Whit speaks…

Sometime in the first month of living here someone explained to me that your love affair with Korea comes in waves. Every three months or so something or several things set you off into a negative outlook on the country. This has been mostly true in my experience, but rarely do these slumps last too long. Well, that is, if you don’t let it. Inevitably something reminds you what a special place Korea can be. That could be a stranger buying you goat soup or a taxi driver taking absolute delight in the fact you got in his or her cab.

It can be difficult to live in Korea as a minority. You stand out, you do things Koreans find funny, and you look goofy. No matter what, you won’t fit in. For a long time Koreans looked at foreigners with a great deal of suspicion. Korea has been invaded by other countries 3,000 times in its history! It seems that this has infiltrated their national conscious. They are extremely proud of surviving as a people and feel very passionate about continuing in this endeavor. I cannot help but understand Koreans feeling this way. But sometimes through the lens of a Westerner one cannot help but think how xenophobic and racist this seems.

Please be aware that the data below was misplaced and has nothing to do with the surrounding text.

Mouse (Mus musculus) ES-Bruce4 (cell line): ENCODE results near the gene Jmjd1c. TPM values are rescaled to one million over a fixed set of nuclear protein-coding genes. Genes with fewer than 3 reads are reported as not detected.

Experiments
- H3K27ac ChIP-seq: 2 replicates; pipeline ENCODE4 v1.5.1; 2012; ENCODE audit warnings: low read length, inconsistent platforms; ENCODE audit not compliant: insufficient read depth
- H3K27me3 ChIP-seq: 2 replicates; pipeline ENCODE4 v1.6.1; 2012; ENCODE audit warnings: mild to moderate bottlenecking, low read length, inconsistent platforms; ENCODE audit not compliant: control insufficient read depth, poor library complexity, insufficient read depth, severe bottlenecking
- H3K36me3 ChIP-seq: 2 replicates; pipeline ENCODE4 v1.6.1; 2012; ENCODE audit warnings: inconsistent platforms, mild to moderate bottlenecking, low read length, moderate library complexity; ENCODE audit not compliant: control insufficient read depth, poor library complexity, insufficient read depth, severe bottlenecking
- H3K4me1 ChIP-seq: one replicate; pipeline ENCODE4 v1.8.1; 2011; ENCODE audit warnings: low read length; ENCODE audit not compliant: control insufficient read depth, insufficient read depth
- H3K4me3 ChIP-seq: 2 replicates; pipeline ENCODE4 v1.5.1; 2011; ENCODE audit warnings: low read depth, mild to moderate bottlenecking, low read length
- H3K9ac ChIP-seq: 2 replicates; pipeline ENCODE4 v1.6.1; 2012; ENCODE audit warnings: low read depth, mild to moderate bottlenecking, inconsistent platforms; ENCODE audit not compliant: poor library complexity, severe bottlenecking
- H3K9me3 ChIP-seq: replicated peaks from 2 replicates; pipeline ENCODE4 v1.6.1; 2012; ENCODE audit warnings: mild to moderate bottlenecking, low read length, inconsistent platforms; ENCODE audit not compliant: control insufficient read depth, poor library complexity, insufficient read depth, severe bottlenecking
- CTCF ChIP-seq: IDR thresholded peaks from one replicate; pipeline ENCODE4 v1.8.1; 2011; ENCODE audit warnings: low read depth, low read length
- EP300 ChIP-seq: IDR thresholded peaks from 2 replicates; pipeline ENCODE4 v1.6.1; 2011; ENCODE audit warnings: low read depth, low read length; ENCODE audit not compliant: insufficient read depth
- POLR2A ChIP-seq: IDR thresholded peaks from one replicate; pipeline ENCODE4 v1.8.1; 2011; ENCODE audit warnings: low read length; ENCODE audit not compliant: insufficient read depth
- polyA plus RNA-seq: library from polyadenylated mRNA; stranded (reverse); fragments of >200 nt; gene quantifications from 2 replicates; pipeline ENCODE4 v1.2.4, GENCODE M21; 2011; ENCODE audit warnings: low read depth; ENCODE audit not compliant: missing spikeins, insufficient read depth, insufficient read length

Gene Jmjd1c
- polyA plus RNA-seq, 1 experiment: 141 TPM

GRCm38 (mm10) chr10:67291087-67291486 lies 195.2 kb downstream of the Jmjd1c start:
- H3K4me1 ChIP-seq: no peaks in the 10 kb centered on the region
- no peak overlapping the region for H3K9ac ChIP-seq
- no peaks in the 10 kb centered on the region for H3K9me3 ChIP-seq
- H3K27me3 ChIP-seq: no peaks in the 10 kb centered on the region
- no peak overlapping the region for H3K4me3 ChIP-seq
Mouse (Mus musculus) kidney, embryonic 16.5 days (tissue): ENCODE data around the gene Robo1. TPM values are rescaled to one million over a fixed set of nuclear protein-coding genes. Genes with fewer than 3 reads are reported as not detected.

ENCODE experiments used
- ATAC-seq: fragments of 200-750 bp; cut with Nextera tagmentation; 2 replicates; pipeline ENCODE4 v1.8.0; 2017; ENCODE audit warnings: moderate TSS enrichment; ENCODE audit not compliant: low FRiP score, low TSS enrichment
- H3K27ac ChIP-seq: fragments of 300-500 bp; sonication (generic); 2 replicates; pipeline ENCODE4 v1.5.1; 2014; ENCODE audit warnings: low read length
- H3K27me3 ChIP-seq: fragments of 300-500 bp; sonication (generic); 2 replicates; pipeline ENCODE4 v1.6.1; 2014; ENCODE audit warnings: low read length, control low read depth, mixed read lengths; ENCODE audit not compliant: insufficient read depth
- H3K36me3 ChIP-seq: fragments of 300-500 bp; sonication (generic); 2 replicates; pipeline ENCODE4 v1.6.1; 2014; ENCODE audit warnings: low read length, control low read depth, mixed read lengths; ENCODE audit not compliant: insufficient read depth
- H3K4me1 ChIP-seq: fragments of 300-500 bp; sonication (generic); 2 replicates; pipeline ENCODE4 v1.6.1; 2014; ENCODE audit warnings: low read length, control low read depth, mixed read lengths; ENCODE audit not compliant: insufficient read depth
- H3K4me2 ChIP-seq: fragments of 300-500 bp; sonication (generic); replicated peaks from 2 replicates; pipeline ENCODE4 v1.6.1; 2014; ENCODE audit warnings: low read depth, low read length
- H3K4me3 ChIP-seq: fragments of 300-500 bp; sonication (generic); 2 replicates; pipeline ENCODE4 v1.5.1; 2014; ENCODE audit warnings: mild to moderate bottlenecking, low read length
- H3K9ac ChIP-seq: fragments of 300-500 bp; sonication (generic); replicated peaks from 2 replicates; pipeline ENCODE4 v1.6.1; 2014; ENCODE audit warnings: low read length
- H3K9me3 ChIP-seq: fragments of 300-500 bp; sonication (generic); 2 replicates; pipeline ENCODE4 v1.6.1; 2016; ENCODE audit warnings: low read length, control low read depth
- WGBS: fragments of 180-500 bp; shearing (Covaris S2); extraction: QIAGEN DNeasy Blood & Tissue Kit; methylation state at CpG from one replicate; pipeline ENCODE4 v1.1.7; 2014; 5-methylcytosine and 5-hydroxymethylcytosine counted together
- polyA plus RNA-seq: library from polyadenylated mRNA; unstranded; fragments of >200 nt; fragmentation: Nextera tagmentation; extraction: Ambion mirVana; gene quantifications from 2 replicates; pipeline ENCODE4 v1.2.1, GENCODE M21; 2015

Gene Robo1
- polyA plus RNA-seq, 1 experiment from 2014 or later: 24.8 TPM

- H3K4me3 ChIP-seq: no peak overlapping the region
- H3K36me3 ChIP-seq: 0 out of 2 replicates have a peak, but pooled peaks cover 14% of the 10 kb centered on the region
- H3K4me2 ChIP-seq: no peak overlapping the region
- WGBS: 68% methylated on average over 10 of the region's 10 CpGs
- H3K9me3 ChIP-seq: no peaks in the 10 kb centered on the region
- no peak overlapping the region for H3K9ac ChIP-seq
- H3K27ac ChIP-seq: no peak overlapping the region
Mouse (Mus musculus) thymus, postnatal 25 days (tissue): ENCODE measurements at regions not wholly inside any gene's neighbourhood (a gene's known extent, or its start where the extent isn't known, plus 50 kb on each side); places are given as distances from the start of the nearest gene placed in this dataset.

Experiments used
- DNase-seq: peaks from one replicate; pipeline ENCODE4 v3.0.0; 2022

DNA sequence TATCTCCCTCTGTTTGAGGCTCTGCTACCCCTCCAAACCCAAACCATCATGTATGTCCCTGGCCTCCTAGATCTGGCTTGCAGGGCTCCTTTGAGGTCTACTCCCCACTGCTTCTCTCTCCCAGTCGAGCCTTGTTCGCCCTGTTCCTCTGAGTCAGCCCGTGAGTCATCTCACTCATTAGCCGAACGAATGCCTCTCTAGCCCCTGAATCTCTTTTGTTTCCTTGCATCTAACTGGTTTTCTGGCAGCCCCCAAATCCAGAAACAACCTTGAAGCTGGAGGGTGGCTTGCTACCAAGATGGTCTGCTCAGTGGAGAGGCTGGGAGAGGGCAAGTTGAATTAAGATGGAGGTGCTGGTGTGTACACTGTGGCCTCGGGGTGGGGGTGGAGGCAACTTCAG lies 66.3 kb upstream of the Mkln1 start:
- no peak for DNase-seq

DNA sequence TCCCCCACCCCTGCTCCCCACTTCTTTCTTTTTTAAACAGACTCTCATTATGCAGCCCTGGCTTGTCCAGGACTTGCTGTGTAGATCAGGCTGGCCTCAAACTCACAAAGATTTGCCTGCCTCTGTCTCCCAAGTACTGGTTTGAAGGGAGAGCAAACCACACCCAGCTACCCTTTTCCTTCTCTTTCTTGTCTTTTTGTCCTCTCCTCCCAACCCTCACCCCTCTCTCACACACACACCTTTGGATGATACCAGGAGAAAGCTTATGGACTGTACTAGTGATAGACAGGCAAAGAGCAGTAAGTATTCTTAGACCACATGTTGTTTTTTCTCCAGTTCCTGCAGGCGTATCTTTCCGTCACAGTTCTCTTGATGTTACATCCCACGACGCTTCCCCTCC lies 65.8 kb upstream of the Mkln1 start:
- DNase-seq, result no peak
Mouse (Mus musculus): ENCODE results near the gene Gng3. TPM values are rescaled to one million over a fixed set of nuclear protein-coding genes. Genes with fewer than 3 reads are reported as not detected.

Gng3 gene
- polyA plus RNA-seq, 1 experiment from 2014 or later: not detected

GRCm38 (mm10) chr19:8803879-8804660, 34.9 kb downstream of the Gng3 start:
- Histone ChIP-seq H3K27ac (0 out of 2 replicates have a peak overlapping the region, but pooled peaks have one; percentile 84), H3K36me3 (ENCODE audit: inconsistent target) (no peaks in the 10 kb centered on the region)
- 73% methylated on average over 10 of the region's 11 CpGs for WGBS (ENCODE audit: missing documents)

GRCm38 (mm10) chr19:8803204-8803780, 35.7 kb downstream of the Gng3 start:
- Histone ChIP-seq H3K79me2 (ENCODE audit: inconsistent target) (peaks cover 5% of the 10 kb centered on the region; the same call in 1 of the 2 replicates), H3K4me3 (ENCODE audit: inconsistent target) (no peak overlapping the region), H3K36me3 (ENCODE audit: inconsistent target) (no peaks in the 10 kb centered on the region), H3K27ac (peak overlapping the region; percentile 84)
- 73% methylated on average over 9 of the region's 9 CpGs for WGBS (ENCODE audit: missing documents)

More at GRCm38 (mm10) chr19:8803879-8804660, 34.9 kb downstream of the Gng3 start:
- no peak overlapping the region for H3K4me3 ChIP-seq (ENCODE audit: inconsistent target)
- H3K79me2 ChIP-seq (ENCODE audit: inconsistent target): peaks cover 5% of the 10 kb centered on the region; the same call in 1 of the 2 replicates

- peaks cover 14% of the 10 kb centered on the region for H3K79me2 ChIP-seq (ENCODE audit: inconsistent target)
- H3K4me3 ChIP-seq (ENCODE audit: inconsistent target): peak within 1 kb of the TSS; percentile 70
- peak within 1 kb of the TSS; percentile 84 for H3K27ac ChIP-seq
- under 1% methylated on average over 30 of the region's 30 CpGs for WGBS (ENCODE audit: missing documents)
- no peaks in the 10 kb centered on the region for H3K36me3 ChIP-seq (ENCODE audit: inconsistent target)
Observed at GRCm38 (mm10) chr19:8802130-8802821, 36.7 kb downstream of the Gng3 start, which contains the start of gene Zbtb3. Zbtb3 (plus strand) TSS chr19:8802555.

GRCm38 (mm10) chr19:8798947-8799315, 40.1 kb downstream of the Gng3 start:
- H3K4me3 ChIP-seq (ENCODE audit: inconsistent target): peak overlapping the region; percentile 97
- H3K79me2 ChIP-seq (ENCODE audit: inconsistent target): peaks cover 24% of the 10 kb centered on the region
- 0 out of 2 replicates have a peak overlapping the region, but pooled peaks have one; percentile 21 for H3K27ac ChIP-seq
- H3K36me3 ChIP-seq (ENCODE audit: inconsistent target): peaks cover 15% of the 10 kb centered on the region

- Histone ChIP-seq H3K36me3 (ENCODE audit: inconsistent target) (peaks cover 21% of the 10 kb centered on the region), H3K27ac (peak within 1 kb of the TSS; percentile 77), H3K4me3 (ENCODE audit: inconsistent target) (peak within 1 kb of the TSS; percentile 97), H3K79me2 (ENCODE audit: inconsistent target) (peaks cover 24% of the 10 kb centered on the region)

One friend of mine has dated a couple of Koreans and his experience has been interesting. The first girl apparently caught some flack from Koreans who were strangers to her. Whispering such sentiments like “only whores date Westerners” loud enough for her to hear. When we spoke to another Korean girl about going on a blind date with this same friend, she was very much game but preferred we kept it a secret. (This also has to do with the fact we live in the most conservative province of the country)


But the reality of it is that Korean history is far different than American history. Many times Koreans were invaded by more powerful countries looking to benefit from their strategic location in Northeast Asia. Every time Korea bounced back with their culture and people still in tact. It has been this way for a thousand years and who can blame them for wanting to keep their culture, tradition and people for long into the future.

But let me be clear in saying that while Koreans can be somewhat exclusive, this in no way makes them bad people. Nowhere in the world have so many strangers taken care of me or smiled at me as much as they do in Korea. It is a paradoxical place for sure, but one that I am very happy to live in.

The pictures our from our quick weekend we just spent in Seoul.